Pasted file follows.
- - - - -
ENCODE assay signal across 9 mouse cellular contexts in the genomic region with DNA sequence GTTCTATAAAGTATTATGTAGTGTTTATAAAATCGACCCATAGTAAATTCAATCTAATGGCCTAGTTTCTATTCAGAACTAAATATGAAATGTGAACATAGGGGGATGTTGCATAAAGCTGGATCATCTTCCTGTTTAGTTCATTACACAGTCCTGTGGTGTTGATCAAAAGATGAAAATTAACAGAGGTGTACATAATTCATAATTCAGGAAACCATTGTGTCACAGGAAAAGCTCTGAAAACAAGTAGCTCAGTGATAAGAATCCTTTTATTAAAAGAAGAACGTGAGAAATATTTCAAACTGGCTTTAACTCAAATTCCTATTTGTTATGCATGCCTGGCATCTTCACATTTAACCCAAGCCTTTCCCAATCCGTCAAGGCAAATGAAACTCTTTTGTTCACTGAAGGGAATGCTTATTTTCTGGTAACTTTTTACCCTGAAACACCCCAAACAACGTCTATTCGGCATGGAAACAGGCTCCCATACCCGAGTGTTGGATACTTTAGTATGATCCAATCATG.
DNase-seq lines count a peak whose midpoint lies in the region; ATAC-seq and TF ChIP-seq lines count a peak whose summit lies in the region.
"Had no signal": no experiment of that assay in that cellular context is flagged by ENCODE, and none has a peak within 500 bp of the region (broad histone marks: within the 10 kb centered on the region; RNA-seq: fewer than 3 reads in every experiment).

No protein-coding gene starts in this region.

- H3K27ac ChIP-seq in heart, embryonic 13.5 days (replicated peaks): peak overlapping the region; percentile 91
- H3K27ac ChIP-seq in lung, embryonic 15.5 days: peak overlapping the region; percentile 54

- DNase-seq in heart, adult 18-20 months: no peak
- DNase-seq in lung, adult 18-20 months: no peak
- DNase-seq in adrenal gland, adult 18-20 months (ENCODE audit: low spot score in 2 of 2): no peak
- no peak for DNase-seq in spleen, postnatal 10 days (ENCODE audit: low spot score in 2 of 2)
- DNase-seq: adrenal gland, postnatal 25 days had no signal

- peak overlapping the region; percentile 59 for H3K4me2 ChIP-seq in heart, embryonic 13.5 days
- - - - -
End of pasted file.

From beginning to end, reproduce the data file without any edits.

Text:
ENCODE assay signal across 9 mouse cellular contexts in the genomic region with DNA sequence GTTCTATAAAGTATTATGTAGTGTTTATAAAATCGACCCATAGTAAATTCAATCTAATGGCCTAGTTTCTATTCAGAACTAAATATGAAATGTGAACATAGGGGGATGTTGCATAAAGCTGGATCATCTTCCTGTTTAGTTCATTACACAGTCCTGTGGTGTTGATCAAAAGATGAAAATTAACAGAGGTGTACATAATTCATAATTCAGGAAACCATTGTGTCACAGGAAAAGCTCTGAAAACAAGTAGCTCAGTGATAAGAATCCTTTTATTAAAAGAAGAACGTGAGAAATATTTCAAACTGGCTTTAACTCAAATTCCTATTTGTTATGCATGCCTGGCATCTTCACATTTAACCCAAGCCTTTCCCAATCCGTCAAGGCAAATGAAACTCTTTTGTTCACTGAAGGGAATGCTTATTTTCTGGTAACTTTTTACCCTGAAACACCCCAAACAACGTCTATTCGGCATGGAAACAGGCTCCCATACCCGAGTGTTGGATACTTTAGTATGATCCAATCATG.
DNase-seq lines count a peak whose midpoint lies in the region; ATAC-seq and TF ChIP-seq lines count a peak whose summit lies in the region.
"Had no signal": no experiment of that assay in that cellular context is flagged by ENCODE, and none has a peak within 500 bp of the region (broad histone marks: within the 10 kb centered on the region; RNA-seq: fewer than 3 reads in every experiment).

No protein-coding gene starts in this region.

- H3K27ac ChIP-seq in heart, embryonic 13.5 days (replicated peaks): peak overlapping the region; percentile 91
- H3K27ac ChIP-seq in lung, embryonic 15.5 days: peak overlapping the region; percentile 54

- DNase-seq in heart, adult 18-20 months: no peak
- DNase-seq in lung, adult 18-20 months: no peak
- DNase-seq in adrenal gland, adult 18-20 months (ENCODE audit: low spot score in 2 of 2): no peak
- no peak for DNase-seq in spleen, postnatal 10 days (ENCODE audit: low spot score in 2 of 2)
- DNase-seq: adrenal gland, postnatal 25 days had no signal

- peak overlapping the region; percentile 59 for H3K4me2 ChIP-seq in heart, embryonic 13.5 days